Global Market Comments for November 24, 2008
Featured trades: (C), (GS), (MS), (NVDA), (GLW), (BRCM)
1) OK, so it was a tough week! Quit whining! Wipe you nose and get back out there and put some trades on! No one ever said this was going to be easy. If it was, your cleaning lady would be running a hedge fund for minimum wage, for cash payments only. After a Marine crashes, the first thing they do is stick him back into a plane (Semper Fi!). I tell investors that if you use limited risk options strategies along with stops you can make a living at this business being wrong 40% of the time. If you are wrong 30% of the time, you are considered talented. If you are wrong 20% of the time, you are promoted to the head of the proprietary book at Morgan Stanley. The people who are wrong 10% of the time, you only read about in the newspapers when they buy a piece of modern art for $100 million. Only God is never wrong, and even Him, you have to cut some slack once in a while.
2) In the past year, the market cap of Citibank has dropped from $200 billion to $20 billion. This is what happens when the Treasury forces you to bring toxic, off balance sheet liabilities back on to your balance sheet. The Treasury's TARP initially gave C $25 billion, then another $20 billion with today's bail out, with $306 billion in loan guarantees. It really is too big to fail, so the question is, what form will it take in any restructuring? A merger with Goldman Sachs or Morgan Stanley, who could use C's deposit base, is the most likely scenario. At $5/share the stock has essentially become a cheap, perpetually dated call, and is worth a gamble here.
3) There are now 105 companies in the S&P 500 with share prices under $10, the most in history. The 1987 record was 59 companies. The incredible thing is that several of these, like NVIDIA (NVDA), Corning Glass Works (GLW), and Broadcom (BRCM) are trading at 75% of cash on the balance sheet. I saw the same thing in Tokyo in the late nineties, and they all turned out to be huge buys.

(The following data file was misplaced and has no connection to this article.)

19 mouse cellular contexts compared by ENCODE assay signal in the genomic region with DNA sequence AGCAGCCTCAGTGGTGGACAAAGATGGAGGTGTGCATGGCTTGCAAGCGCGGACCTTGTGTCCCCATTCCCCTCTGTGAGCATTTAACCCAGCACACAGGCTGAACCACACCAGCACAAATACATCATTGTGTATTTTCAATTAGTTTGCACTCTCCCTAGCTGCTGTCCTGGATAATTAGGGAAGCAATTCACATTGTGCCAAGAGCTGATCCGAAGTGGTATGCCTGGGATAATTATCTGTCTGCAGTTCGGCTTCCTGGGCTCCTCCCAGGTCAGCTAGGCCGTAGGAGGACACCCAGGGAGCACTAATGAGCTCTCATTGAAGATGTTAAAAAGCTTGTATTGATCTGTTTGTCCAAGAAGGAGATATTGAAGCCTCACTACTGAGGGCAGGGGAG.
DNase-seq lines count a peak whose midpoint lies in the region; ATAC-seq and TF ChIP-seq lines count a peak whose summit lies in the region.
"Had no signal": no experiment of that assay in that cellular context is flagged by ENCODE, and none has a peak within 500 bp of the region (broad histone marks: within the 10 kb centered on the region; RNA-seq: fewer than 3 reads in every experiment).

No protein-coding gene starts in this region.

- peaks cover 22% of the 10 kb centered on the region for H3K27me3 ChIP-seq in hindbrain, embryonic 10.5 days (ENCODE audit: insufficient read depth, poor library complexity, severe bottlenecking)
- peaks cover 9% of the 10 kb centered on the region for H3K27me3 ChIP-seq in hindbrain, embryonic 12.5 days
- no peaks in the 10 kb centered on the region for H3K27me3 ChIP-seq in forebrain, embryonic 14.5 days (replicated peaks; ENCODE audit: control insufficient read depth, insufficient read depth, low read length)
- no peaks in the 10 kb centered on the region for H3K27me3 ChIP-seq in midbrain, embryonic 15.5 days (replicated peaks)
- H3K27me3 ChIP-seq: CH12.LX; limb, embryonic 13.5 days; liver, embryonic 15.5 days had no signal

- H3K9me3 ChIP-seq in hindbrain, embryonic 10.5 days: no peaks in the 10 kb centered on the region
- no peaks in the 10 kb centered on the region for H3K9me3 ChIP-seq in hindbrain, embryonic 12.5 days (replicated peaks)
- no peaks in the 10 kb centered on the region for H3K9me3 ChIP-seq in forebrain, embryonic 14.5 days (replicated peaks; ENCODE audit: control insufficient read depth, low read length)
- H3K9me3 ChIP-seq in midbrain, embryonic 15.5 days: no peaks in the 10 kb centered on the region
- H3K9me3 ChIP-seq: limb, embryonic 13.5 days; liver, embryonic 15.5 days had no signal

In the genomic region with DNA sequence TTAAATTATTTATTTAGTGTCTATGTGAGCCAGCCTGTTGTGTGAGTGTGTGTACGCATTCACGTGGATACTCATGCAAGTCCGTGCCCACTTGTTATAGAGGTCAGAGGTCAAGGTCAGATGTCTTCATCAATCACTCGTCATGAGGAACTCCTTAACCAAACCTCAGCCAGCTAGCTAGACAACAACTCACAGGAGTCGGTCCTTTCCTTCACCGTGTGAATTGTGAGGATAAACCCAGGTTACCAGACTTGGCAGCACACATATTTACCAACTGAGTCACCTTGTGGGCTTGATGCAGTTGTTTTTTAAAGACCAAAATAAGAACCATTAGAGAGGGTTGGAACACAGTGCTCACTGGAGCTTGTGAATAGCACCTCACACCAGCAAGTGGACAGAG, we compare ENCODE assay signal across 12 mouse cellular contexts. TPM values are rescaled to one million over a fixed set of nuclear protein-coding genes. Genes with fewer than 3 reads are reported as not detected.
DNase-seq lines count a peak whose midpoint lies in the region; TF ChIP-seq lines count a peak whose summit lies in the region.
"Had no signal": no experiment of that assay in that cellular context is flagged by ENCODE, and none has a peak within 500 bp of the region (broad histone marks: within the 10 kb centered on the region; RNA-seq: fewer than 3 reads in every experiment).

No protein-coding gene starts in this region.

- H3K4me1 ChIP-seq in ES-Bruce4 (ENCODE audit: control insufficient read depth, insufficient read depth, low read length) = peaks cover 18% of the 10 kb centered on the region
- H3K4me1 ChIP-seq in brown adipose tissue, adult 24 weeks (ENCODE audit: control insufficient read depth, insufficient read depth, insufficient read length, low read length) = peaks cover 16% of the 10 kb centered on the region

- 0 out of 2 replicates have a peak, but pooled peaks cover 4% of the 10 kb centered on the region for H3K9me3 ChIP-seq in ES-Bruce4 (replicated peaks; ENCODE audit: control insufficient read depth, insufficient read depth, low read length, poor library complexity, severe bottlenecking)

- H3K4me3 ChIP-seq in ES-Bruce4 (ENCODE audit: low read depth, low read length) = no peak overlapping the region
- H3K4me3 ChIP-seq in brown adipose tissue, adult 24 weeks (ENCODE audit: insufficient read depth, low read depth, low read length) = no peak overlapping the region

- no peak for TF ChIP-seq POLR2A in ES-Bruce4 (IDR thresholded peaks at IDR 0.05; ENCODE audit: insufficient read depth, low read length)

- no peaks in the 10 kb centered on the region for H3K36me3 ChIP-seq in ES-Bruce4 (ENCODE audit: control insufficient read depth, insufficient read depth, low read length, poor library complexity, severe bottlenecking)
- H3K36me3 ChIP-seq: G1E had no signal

4) William Safire believes that the new English language word of the year will be 'frugalista', defined as 'a person who lives a frugal lifestyle, but stays fashionable and healthy'. Says a lot about our times. I've added it to my spell checker.
5) My old cleaning lady called me last night for a job. She said all of her employers had recently let her go because they couldn't afford her anymore. Another sign of the times.
6) The National Association of Realtors says that October existing home sales fell by 3.1%, to 4.8 million. The median home price dropped by 11.3%, to $183,000, the sharpest plunge on record. Foreclosures accounted for 45%, a figure that in itself does not inspire conference. Expect the economic data for October and November, which will dribble out over the next few months, to be some of the worst in the economic history of the US.